Let's look into the first activities that Nora is conducting when the play opens. She is out shopping, getting a Christmas tree, eating macaroons behind her husband's back, playing with her children, and responding to her husband's terms of endearment, which include "little squirrel," and a "lark." He warmly scolds...
Let's look into the first activities that Nora is conducting when the play opens. She is out shopping, getting a Christmas tree, eating macaroons behind her husband's back, playing with her children, and responding to her husband's terms of endearment, which include "little squirrel," and a "lark." He warmly scolds her for eating sweets, criticizes her spending habits, and basically demonstrates with his behavior that he is the proverbial "head of the woman," a paradigm that Victorians lived by.
But I want you to realize that the head of every man is Christ, and the head of the woman is man, and the head of Christ is God.(1:Corinthians 11:3)
Judging by the way Nora responds to these dynamics, we can safely assume that she is content with her position; that she was groomed to be her husband's wife and her children's mother.
Towards the middle of the play, Nora's behavior does not change, but her mindset begins to show signs of self-doubt and doubts about her husband. She talks about a "miracle" that would happen and make everything go away. This "miracle" she refers to is the scenario that she hopes to see if her husband ever finds out about the deal with Krogstad. In this scenario, Torvald would understand Nora's sacrifice, appreciate her for it, and then take the blame for her to protect her honor. Nora was torn, because part of her believed this would be possible, and another part of her knew it wouldn't happen.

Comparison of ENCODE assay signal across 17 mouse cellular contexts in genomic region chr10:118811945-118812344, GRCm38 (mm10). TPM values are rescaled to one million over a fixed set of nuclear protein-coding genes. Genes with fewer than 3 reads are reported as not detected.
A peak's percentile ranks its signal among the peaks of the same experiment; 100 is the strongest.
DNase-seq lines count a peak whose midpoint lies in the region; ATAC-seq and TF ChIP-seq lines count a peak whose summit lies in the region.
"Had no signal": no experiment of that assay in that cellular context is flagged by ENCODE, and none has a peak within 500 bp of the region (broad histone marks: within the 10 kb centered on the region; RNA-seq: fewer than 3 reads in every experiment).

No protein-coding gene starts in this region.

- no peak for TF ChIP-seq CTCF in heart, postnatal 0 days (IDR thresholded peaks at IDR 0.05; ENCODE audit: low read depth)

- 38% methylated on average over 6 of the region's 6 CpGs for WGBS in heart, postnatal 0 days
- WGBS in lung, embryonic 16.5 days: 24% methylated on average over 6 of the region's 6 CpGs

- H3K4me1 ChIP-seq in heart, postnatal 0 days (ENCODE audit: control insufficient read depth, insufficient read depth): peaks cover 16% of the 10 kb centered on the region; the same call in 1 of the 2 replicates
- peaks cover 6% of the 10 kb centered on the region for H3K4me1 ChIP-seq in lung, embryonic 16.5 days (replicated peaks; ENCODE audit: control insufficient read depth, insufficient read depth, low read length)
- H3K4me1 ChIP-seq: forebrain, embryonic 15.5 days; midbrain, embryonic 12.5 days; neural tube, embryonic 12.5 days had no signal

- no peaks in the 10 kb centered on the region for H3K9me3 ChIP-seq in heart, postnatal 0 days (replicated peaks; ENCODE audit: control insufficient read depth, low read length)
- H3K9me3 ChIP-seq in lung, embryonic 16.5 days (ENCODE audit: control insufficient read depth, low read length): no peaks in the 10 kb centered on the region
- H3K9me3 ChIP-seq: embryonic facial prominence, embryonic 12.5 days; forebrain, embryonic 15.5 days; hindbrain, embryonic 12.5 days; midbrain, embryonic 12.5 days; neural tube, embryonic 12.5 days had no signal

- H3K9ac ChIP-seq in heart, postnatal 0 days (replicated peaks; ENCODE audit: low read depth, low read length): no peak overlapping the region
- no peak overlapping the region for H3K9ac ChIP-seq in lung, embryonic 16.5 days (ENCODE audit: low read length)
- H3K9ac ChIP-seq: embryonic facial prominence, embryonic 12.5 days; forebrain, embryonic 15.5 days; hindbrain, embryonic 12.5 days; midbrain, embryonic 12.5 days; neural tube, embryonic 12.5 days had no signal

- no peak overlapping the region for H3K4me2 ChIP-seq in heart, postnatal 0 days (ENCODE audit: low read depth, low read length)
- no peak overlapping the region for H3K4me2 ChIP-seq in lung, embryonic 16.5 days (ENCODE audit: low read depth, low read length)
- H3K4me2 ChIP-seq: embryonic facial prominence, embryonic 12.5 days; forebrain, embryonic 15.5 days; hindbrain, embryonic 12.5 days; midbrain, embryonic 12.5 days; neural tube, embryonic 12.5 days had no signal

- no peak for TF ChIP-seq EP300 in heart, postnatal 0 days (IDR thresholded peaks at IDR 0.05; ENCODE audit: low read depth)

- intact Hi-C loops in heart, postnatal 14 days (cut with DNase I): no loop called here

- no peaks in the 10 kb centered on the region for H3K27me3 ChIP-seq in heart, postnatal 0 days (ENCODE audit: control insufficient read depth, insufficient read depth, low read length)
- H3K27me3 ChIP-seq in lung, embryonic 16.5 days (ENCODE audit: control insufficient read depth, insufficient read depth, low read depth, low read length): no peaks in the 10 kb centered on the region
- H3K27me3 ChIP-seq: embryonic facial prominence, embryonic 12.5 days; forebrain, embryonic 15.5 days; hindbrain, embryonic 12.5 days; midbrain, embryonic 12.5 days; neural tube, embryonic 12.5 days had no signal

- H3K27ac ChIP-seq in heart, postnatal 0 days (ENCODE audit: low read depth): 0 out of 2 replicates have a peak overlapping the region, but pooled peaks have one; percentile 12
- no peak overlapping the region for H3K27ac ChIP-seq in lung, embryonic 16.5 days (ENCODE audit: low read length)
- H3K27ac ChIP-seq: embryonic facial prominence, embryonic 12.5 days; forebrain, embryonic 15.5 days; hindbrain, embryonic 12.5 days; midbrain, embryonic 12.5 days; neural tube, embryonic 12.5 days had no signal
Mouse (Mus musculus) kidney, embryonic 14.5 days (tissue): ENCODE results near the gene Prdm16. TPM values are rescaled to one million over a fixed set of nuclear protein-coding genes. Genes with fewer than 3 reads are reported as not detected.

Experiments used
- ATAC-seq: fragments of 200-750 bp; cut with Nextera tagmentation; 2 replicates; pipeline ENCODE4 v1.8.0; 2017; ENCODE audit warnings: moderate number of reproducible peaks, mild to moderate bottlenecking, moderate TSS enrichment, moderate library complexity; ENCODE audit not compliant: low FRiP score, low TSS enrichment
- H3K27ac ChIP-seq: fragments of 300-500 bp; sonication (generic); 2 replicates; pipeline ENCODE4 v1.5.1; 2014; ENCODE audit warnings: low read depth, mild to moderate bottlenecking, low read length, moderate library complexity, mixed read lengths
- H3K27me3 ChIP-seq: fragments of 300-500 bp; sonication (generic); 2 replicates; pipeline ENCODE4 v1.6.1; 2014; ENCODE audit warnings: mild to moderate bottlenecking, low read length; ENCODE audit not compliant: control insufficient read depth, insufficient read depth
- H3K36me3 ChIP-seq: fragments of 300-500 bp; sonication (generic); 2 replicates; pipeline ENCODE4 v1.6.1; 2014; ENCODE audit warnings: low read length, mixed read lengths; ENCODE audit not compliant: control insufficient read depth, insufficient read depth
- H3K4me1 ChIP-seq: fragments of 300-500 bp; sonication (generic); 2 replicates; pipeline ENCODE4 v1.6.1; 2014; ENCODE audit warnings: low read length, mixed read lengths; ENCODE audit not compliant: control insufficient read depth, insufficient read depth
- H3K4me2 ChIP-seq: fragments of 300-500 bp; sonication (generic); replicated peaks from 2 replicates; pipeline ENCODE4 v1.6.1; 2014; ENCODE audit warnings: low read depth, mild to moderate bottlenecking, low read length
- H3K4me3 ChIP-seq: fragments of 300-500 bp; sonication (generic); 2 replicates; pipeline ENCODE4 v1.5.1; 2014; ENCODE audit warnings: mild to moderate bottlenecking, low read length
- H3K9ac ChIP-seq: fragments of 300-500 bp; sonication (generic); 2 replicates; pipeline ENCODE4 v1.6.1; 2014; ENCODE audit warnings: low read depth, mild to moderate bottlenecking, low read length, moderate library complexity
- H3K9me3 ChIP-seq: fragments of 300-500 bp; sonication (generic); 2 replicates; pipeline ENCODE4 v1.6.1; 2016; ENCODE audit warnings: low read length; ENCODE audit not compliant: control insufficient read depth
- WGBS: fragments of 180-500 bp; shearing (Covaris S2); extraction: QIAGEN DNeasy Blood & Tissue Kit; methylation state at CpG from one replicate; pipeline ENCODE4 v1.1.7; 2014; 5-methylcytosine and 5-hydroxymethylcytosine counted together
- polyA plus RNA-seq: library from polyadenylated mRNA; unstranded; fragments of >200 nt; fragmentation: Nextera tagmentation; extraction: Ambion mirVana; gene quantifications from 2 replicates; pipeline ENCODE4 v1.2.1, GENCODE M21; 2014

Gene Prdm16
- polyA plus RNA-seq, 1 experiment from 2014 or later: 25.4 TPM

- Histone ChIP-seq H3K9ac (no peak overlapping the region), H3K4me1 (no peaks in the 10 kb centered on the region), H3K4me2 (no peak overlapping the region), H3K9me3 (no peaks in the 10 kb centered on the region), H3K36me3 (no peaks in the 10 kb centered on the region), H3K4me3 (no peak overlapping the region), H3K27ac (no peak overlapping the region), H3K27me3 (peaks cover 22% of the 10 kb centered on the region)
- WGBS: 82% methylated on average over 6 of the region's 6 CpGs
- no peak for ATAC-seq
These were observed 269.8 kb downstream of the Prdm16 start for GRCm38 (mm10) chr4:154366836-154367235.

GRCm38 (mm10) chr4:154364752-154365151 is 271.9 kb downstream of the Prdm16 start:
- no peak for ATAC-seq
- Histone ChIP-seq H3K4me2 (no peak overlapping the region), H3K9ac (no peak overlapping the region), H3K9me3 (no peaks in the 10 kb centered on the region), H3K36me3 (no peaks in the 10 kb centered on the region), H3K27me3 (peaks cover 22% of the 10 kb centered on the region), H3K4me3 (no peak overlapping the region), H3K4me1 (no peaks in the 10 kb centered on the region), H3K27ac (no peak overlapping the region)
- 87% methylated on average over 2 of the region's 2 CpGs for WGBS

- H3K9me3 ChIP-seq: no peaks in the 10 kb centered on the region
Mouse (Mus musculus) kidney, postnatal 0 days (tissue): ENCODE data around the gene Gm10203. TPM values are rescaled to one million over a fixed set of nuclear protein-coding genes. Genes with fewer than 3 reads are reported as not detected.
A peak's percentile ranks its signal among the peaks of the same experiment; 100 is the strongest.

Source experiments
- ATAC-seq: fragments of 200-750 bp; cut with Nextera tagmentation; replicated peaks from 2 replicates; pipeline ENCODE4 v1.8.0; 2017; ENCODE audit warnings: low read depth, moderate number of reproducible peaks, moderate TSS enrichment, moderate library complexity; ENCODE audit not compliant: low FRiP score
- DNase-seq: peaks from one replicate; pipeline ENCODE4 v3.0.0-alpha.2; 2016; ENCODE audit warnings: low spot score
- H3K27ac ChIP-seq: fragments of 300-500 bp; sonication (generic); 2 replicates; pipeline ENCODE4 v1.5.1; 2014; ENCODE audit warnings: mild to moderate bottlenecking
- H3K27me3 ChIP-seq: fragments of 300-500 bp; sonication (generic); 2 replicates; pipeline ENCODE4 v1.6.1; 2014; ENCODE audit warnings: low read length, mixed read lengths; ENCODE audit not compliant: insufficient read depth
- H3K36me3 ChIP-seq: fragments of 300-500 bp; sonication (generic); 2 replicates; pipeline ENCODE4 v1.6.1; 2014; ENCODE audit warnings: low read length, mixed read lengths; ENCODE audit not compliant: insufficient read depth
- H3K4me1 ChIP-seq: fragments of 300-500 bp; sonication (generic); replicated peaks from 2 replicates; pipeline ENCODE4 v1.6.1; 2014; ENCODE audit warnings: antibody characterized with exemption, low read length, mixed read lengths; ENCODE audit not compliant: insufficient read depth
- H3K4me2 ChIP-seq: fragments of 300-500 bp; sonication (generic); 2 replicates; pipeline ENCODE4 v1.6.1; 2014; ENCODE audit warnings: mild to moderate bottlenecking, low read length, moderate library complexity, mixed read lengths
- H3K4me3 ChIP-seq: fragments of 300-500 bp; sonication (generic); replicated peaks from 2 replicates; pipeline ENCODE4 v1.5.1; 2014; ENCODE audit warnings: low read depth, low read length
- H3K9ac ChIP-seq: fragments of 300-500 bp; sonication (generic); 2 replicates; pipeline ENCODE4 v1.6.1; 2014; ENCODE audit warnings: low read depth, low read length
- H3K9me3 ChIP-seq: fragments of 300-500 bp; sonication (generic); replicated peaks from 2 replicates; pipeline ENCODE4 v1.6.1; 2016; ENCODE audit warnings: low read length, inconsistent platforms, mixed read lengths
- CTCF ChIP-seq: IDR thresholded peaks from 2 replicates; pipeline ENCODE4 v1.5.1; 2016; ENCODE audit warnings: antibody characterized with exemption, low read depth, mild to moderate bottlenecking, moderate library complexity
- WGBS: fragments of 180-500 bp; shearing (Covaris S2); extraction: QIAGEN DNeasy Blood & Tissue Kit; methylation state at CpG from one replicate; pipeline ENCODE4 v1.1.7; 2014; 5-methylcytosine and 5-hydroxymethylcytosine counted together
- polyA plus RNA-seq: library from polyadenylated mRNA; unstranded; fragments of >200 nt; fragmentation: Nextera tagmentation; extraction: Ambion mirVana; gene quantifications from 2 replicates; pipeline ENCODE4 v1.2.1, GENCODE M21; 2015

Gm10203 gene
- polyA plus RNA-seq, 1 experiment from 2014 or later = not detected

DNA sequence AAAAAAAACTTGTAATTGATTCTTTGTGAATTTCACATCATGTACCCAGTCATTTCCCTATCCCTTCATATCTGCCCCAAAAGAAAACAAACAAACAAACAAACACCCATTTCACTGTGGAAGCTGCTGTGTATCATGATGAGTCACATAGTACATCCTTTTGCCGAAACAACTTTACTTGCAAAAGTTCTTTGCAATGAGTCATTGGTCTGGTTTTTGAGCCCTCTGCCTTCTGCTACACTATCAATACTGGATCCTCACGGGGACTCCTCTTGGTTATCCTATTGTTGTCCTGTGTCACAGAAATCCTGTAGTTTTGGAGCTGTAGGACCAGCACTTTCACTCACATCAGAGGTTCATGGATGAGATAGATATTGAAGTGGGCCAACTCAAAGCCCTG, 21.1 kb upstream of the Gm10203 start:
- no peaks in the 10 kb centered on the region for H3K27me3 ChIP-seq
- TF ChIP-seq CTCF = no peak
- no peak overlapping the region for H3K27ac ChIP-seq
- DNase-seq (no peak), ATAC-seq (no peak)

Helmer [walking about the room]. What a horrible awakening! All these eight years--she who was my joy and pride--a hypocrite, a liar--worse, worse--a criminal! The unutterable ugliness of it all!--For shame! [...]No religion, no morality, no sense of duty-[...]and this is how you repay me.
Nora's "miracle" does not occur. As such, Nora is left disillusioned, frustrated and, to a point, devastated. Who is this man she married? How can the man for whom she has sacrificed so much call her such awful names, and make the horrible suggestions he makes? She has finally seen his true colors, and this is when she realizes that all her life has been a farce. She has lived like the plaything of a very shallow man. Knowing all of this was enough to make Nora decide on the spot that it is time for her to go. She realizes that she has never been happy and she goes away, leaving her husband and children behind.